Exploring the Magnificent Treasures of The Wallace Collection

The Wallace Collection

Collecting antiques is all about falling in love with a period in history that speaks to you. Whether it represents a connection to your heritage or simply fills your soul with joy, antiques evoke emotions that inspirit us to collect them.

It’s interesting to see what famous collectors amass in their own private collections. When you have vast wealth, you can acquire anything in the world. But do they always have good taste?

One of the most famous collections in the world is the Wallace Collection with more than 5,500 antiques, artefacts and works of art collected by three generations of the wealthy Wallace family:

  1. Francis Seymour-Conway, 3rd Marquess of Hertford (1777 – 1842)
  2. Richard Seymour-Conway, 4th Marquess of Hertford (1800 – 1870)
  3. Sir Richard Wallace 1st Baronet of Hertford (1818 – 1890)

Sir Richard Wallace was one of six siblings and it is rumoured he was the illegitimate son of the 4th Marquess. And yet, despite his questionable birth his father bequeathed the entire collection to him when he died.

During his lifetime, Sir Richard continued to add to the collection and showed a particular interest in ancient artefacts. His passion was his armoury collection that makes up 44% of the entire collection.

Sir Richard was so proud of his collection, he wanted to share it with the world. In 1873, the whole collection was shipped over from Paris and set up in the Bethnal Green Museum in London. It was the most incredible exhibition of its time, showcasing a collection rich in 18th and 19th century art, furniture, sculptures and decorative arts and more than a hundred years of collecting. It drew a crowd of 4 million visitors. Sir Richard knew then that the collection should be on display.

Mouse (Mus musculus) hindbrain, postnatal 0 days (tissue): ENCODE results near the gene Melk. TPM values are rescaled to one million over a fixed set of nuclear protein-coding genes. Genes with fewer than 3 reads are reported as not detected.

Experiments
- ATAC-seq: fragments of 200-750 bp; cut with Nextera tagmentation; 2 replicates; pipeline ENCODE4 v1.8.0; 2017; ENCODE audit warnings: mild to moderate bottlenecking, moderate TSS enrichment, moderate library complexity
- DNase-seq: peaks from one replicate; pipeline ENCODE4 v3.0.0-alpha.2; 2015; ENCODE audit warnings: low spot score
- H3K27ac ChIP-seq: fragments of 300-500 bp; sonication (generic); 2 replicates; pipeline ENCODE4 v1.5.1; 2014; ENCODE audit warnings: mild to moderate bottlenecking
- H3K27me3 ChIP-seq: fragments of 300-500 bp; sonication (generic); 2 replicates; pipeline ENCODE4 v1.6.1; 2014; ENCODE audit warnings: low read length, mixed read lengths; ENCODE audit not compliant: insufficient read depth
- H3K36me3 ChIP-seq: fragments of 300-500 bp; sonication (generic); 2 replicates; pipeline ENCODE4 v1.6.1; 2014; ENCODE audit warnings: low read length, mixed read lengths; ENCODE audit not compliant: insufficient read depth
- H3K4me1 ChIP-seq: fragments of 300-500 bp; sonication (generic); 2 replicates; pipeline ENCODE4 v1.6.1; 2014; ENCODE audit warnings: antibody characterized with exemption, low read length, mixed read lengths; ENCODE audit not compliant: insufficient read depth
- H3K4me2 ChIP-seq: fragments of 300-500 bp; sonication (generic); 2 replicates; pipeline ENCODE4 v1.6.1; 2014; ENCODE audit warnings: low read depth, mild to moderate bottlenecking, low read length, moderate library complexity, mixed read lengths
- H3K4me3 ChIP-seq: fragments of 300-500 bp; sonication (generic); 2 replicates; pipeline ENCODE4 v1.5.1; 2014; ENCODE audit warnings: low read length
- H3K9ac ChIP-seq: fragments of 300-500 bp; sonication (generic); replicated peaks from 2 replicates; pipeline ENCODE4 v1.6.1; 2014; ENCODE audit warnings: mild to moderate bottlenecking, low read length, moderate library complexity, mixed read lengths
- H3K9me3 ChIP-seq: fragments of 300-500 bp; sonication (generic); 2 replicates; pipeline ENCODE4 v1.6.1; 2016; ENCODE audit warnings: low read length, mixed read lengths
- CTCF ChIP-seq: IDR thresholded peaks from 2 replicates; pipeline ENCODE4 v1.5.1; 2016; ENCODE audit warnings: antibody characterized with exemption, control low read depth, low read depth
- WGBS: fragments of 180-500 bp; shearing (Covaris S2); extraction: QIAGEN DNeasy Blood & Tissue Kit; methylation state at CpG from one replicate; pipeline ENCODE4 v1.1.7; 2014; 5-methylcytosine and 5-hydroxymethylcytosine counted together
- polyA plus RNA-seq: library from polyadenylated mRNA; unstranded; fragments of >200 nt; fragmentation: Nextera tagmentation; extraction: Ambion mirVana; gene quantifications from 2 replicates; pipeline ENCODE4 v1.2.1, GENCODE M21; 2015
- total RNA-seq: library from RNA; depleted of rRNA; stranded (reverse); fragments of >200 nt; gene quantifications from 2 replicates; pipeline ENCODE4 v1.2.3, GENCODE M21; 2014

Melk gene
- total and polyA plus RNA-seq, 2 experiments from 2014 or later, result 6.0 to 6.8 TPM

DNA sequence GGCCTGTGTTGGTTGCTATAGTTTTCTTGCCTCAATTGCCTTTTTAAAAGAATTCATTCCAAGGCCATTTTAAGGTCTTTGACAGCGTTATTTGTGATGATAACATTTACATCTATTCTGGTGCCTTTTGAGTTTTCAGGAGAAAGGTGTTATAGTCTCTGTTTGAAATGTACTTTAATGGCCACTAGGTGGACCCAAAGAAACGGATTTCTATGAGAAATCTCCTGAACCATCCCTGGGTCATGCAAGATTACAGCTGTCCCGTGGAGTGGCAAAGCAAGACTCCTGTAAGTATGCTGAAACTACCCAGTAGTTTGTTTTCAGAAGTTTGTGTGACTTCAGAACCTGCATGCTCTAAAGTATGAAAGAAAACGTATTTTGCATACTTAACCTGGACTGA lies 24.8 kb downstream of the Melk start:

Sir Richard left the entire collection to his wife, Lady Wallace, who bequeathed it to the nation of Great Britain upon her death in 1897. The Wallace Collection is now housed in the House of Hertford in London, and is one of the most impressive collections in the world, consisting of:

  • 775 Paintings, watercolours and drawings
  • 528 Pieces of furniture
  • 510 Ceramics
  • 2,370 European and Oriental arms and armour
  • 466 Sculptures
  • 334 Miniatures
  • 363 Medieval and Renaissance works of art
  • 120 Goldsmith works

The collection takes you on a virtual journey through history covering three floors and about ten rooms filled to the brim with extraordinary pieces. Two rooms are dedicated to paintings, one for the great European masters and one for the famous Dutch artists; a separate wing was specially built for the medieval armoury collection; and dotted around the museum are the most iconic pieces of furniture from the courts of Louis the XIV and XV, as well as objects owned by Marie Antoinette. It’s the kind of place you want to visit to educate yourself in antiques and the history of styles and fashion to find what sparks your own passion. And the best part is, admission is free. It truly is the ‘People’s Collection’.